Wednesday, April 23, 2014
Sri. Mallikarjuna temple, Kuruvatti
The trail to Golden Era...Part 3
Kuruvatti is a village in Hoovina Hadagali taluk, Bellary District is 35 km from Haveri, and 30 km from Harihar. It is a picturesque village on the bank of river Tungabhadra and a pilgrim centre in the district. Legend has it that, Kuruvathi got its name because the Lord Basaveshwara (Nandi) came here to heal the Kuru - the wounds of the devotees. The holy temple is dedicated to Nandi who is in the form of a bull. It is believed that Lord Nandi came here in search of Lord Shiva (Mallikarjuna) found him on the bank of Tungabhadra River, sat in front of him and started worshiping him from then on. The Kuruvatti temple is particularly noteworthy for its exquisite bracket figures, carved screens, polished pillars, and tiers of friezes showing rows of birds, animals, dwarfs, and figures of musicians and dancers.
The earliest rulers, known from inscriptions, were the Chalukyas of Kalyana (Western Chalukya). All of the Chalukya inscription are from the reign of Vikramaditya VI. Few inscriptions are from the Gutta kings also ruled under as the subordinate of the Chalukyas. When the region came under the Hoysalas, Kuruvatti became an important center as their rajguru, Lokabharana, made this village his abode. Many inscriptions of the Hoysala period mentions Lokabharana as the Rajguru of the Hoysala king Ballala II. The chief queen of Ballala II, Padumaladevi, also made a grant at Kuruvatti to god Ahavamalleshvara. The village would have acquired quite a reputation during that period that it has been referred as Dakshina Varanasi in one of the inscription. According an inscription of 1099AD. mentioning a grant of land, taxes and money made for the service of the god Abhinava Somesvara. The memory of Somesvara I’s voluntary drowning amidst din of waves and of all manner of musical instruments, seems to have been kept particularly alive during the region of his son, Vikramaditya VI, who considered himself the heir to his father’s empire and also it records elaborate institutional arrangements for upkeep of the temple Abhinava- Somesvara, gives detailed genealogies of the political participants in the town and establishes Kuruvatti as an important Kalamukha center.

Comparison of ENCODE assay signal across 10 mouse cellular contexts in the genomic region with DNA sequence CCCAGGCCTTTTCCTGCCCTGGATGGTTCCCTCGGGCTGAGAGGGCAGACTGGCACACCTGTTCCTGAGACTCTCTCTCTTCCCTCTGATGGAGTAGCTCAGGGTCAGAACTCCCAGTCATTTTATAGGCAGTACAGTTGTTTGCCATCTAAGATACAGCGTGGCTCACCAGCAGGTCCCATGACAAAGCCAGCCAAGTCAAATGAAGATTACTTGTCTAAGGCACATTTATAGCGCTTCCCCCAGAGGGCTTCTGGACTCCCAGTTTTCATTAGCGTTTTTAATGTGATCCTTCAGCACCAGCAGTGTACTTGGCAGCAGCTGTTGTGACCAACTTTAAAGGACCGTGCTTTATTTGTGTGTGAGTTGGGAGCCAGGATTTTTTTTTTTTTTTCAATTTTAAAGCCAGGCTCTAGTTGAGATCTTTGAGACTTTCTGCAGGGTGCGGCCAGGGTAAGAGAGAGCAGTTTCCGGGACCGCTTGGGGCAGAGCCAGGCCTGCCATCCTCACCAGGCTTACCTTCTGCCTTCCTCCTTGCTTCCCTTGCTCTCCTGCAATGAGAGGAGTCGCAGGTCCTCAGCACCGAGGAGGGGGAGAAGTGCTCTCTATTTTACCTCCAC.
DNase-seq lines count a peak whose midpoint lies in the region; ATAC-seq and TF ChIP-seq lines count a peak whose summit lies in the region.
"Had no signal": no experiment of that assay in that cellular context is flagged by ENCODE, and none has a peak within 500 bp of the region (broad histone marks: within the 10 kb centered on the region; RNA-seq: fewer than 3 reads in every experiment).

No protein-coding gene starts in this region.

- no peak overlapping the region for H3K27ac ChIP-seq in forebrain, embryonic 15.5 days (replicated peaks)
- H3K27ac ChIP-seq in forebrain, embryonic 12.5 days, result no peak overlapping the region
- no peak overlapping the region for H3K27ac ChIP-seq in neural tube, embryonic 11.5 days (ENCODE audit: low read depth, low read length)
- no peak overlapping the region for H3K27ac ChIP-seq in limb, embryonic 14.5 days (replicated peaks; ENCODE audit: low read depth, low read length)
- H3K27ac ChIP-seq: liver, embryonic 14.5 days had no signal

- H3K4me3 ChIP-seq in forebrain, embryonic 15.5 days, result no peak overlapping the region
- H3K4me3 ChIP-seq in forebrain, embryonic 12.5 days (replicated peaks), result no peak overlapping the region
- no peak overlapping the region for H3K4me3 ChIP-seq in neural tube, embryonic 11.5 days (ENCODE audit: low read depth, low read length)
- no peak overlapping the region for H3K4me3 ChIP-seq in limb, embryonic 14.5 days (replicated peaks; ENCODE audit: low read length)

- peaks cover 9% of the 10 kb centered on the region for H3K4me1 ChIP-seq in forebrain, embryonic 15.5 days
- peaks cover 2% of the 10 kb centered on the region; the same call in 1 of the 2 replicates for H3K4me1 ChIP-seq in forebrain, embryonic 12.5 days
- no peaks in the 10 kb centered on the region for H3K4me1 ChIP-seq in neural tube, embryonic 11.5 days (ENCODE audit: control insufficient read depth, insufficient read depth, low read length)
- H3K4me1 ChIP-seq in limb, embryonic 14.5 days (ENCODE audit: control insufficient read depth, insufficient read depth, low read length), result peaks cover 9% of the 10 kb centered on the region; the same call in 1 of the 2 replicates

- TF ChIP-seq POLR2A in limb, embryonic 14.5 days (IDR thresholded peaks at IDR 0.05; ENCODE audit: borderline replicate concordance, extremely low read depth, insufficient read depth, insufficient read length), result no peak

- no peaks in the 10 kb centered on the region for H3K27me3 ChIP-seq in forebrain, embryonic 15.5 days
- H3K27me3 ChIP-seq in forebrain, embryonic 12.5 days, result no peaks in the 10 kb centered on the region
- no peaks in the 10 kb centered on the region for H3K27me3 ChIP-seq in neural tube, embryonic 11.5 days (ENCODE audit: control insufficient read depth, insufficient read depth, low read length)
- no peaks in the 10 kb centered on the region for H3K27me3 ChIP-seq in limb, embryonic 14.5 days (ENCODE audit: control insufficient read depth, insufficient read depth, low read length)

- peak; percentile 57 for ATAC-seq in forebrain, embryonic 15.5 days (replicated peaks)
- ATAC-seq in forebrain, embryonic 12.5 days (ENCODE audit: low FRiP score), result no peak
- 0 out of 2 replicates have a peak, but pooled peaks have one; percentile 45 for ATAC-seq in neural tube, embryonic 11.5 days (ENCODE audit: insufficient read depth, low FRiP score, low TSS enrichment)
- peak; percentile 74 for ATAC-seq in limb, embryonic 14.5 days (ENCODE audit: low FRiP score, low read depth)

This east facing temple is consisted of a garbhagriha, an antarala, a sabha-mandapa with two mukhamandapas on north and south and a detached Nandi mandapa in front of the sabha mandapa. The two mukha-mandapas on north and south are the two entrances into the temple; the third entrance is from the east. The Nandi mandapa has the original Nandi now under a modern construction.
Garbha-griha is a square room with no decorative element inside. It enshrines a Shiva Linga resting over a large Pitha. The pillars inside must have been made by using a lathe. There is no comparison to the richness of this pillar base. The pillar head at the entrance is sculpted with beautiful aspires.
The temple framed by a looped Torana whose lineage can be traced back to the Kashivisvesvara temple at Lakkundi. However they conceptualize the motify differently. In Kuruvatti the looped Torana is isolated as adistinct motif, a Makara Torana with makaras spewing the loops upward.